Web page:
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King Kendrick needs to remember what it’s like to not be a king

Almost everyone can agree Kendrick Lamar is currently one of the best rappers alive.

From his rhymes to his logistic thoughts, Lamar heightens everyone’s sense of awareness on current societal situations. I believe in some aspects it is dividing sections of our society, although he believes it is bringing everyone together.

For example, in Lamar’s newest release “Humble,” Lamar is quoted with the lyrics, “I’m so f—– sick and tired of photoshop, show me somethin’ natural like afro on Richard Pryor / Show me somethin’ natural like ass with some stretch marks / Still will take you down right on your mama’s couch in Polo socks, ayy.”

While some women praised the rapper for showing women in their natural selves, others were offended that the only light that he showed women in is their looks.

“I honestly don’t care for Kendrick. I like my misogyny blatant and blasting over a trap beat. Not covered in a dashiki and incense.” tweeted Chicago writer Jasmine Sanders. “You guys just can’t handle that people (namely women) don’t like Kendrick despite his benevolent, incense coated misogyny.”

Many other women have tweeted similar statements, leading to backlash and arguments making cases for both sides of the spectrum.

Aaron Williams, a writer for Uproxx news, has some very insightful views when it comes to women’s looks in society.

“The majority of magazine editors, television and movie producers, marketing and advertising bigwigs have always been, and still are, men. It wasn’t women who decided that every glossy paper image of feminine beauty needed to be airbrushed and hairless, dead-eyed, straight-haired and light-skinned, just curvy enough.”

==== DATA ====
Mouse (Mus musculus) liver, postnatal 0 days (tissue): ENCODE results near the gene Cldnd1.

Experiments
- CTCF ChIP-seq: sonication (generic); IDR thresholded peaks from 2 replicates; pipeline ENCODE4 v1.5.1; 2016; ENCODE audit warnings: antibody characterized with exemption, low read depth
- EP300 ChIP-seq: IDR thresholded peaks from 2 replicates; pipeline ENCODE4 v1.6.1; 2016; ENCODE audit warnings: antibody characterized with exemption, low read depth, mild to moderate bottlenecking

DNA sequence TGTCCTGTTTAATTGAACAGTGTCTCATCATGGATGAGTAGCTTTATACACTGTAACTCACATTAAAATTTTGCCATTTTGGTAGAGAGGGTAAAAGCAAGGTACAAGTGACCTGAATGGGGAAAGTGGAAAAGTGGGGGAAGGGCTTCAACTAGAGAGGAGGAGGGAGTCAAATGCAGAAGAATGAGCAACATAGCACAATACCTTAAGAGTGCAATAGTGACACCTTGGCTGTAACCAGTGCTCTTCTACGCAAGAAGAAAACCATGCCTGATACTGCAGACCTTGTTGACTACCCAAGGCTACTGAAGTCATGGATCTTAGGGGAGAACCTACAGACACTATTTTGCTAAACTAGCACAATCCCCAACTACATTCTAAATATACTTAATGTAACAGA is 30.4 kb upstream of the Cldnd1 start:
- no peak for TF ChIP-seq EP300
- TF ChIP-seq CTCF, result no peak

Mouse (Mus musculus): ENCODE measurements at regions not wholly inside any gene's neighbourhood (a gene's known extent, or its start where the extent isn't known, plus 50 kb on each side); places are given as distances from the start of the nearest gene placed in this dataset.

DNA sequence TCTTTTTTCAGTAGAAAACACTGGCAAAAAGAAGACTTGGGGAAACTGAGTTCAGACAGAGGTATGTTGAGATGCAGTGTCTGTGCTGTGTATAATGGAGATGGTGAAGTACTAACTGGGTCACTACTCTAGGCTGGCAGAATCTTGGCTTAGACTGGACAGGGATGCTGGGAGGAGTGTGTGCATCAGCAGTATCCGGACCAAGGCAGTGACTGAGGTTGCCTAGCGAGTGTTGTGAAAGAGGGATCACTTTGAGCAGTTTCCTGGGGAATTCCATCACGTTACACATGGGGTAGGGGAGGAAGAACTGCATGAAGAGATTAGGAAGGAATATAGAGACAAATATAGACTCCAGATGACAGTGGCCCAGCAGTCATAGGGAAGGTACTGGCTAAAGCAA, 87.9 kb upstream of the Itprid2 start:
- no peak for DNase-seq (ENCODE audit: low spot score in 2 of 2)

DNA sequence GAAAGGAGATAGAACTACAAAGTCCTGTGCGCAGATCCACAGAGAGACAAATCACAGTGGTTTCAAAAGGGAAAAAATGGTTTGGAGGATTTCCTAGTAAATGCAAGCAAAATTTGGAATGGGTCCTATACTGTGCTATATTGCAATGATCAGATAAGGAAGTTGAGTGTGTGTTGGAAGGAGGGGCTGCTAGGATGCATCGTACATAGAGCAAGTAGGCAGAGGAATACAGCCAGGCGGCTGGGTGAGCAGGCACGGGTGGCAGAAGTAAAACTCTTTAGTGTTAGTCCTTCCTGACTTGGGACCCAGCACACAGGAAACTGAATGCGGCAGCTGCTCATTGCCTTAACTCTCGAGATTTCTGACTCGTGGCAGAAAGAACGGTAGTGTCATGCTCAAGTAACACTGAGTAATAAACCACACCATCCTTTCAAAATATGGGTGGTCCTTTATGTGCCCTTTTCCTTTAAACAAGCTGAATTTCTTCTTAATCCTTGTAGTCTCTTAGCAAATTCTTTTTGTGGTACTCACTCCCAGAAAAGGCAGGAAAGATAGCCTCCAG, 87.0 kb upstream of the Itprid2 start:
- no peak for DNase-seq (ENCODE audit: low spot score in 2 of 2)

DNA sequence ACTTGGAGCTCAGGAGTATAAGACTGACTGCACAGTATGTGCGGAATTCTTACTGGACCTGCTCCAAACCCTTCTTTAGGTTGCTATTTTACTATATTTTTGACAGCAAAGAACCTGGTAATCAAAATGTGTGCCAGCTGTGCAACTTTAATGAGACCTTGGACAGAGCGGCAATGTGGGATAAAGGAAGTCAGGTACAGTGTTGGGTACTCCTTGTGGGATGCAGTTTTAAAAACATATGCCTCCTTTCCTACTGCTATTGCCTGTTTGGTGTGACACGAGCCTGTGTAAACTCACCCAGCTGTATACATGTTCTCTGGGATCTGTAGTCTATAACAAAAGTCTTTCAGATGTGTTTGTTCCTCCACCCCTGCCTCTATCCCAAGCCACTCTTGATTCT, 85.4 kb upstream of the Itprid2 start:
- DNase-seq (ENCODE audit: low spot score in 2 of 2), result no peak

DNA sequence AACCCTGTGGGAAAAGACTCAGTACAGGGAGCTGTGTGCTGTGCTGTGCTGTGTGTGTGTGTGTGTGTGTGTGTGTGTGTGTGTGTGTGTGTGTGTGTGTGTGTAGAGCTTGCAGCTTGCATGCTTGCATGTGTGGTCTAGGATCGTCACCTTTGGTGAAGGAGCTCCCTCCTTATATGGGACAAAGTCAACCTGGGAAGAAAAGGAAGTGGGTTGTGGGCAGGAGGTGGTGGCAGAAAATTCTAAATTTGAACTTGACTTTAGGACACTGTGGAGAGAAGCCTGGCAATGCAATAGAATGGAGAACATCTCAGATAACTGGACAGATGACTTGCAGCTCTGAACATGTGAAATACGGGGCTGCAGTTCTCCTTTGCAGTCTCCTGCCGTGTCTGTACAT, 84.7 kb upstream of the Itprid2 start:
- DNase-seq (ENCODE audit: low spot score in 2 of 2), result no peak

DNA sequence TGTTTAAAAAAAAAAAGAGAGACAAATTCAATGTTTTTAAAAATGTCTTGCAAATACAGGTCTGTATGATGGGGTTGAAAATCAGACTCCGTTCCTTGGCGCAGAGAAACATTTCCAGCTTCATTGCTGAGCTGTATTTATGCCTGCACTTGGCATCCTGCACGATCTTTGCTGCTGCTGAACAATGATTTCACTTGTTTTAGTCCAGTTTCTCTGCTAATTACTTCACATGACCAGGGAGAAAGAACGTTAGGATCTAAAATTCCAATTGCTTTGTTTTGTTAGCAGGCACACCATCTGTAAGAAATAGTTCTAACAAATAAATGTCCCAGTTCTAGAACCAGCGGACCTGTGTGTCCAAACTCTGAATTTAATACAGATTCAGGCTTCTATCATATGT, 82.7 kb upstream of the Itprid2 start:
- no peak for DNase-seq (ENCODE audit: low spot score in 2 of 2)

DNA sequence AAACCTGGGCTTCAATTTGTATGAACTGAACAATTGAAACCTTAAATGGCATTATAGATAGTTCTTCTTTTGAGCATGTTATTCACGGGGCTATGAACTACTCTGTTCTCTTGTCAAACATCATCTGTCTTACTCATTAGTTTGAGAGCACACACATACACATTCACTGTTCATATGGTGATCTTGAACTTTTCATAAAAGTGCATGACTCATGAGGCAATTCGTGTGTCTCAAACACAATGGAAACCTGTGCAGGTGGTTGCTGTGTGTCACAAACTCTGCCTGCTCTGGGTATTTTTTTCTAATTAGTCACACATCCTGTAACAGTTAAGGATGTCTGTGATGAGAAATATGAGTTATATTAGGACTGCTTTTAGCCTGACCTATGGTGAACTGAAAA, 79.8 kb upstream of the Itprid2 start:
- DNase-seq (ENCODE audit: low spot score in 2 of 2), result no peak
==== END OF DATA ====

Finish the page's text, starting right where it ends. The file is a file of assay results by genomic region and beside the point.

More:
In another recent Lamar release, “The Heart Part 4,” Lamar says, “The whole world gone mad/ Bodies is addin’ up, market’s about to crash/ N—s is fake rich, bitches is fake bad/ Blacks that act white, whites that do the dab.”

Lamar is calling out disingenuous people and cultural appropriators as reasons for our decline in society, but what Lamar fails to realize is that these social constructs that have been formed in our society are the real reasons for this decline.

According to dictionary.com, a social construct is defined as, “a social mechanism, phenomenon, or category created and developed by society; a perception of an individual, group, or idea that is ‘constructed’ through cultural or social practice.”

While we are defining words there is one other I would like to point out.

Race is defined as, “a socially constructed category of identification based on physical characteristics, ancestry, historical affiliation, or shared culture,” according to dictionary.com.

I believe that what Lamar is attempting to do is correct, but his execution is slightly misconstrued. These social constructs that have been created in our society need to be demolished, in order for us to move to a more peaceful society.

In a 2015 BET Awards performance, Lamar stood atop a police car rapping verses, “We hate the po-po, wanna kill us dead in the street fo sho.”

While yes, there have been horrific crimes of police brutality and violence, this is another example of Lamar putting police into a social construct. If society continues to generalize and stereotype each other, instead of logically discussing the true values behind their ideologies, we will continue to get no where and in turn continue to cause a greater divide.

Sitting at the top of the throne gives you a great view of whats below, but now Lamar is disconnecting to former listeners because he is not in their shoes anymore.

 

 

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